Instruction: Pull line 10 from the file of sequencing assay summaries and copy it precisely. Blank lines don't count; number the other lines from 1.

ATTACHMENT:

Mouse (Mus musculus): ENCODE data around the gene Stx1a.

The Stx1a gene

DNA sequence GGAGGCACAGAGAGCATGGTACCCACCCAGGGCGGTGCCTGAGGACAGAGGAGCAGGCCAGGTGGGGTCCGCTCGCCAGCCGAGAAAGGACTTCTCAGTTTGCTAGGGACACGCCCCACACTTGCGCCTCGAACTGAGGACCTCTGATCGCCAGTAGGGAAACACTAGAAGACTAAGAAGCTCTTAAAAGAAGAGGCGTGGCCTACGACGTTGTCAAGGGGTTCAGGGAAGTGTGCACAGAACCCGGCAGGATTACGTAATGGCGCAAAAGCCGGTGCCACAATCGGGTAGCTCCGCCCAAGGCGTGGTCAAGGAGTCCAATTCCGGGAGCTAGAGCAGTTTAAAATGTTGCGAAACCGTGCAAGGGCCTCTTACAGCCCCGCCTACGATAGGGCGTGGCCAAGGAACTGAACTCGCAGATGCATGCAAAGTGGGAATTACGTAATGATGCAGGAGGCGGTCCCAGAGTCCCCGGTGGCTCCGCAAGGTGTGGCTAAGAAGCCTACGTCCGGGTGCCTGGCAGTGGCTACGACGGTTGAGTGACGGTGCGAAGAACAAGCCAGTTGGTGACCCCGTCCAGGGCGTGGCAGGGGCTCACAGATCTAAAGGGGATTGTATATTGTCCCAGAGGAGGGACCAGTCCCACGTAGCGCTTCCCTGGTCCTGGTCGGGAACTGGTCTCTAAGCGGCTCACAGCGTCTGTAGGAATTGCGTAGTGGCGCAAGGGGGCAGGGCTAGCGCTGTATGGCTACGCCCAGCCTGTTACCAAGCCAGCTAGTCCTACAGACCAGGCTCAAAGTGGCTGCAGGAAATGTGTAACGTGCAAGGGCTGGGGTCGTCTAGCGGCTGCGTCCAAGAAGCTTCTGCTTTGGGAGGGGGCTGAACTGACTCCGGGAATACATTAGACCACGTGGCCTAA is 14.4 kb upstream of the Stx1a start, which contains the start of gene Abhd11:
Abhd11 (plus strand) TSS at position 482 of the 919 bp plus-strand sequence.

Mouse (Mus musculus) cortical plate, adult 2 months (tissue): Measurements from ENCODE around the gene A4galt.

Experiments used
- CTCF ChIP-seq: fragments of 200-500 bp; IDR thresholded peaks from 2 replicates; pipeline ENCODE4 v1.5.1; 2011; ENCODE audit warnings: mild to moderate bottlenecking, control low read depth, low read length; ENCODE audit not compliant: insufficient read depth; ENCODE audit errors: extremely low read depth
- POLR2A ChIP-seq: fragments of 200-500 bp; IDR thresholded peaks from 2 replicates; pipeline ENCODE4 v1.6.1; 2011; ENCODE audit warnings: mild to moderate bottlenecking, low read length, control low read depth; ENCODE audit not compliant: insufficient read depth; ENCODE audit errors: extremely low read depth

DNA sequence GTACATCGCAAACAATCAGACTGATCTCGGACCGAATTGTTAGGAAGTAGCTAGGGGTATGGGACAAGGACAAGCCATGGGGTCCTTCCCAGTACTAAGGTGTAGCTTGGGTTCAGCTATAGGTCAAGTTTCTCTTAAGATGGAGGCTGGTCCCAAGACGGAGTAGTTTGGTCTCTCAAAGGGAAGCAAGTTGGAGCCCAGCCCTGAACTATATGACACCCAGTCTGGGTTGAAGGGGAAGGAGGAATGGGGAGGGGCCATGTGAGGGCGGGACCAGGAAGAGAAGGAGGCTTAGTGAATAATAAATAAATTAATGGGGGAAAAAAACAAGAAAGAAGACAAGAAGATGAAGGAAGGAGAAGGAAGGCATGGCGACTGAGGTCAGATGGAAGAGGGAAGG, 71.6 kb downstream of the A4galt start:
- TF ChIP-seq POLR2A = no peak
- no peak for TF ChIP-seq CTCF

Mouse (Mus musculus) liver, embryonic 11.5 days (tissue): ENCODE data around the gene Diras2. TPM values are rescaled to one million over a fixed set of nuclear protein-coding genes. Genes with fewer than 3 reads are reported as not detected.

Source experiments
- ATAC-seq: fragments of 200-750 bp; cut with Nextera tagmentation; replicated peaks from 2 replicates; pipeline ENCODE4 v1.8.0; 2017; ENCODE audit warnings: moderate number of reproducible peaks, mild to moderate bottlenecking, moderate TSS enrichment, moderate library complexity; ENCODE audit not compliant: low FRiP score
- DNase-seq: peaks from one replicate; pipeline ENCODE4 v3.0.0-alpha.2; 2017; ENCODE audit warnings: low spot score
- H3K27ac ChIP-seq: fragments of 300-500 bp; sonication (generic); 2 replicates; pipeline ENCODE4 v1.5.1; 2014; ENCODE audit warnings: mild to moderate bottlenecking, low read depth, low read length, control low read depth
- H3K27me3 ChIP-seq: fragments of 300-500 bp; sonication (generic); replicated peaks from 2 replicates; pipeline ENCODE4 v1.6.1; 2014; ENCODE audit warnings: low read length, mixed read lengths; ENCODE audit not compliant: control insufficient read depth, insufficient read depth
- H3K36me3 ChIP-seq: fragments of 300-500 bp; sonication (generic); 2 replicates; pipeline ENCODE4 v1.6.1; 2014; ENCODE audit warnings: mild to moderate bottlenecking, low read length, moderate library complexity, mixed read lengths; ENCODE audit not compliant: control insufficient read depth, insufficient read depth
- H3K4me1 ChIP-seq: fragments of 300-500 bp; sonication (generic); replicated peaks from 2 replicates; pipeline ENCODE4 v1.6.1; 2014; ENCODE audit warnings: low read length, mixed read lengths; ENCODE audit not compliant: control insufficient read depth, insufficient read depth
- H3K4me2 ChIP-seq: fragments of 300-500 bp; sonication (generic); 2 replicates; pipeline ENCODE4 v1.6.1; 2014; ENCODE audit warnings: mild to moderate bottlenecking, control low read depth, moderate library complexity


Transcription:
- TF ChIP-seq POLR2A = no peak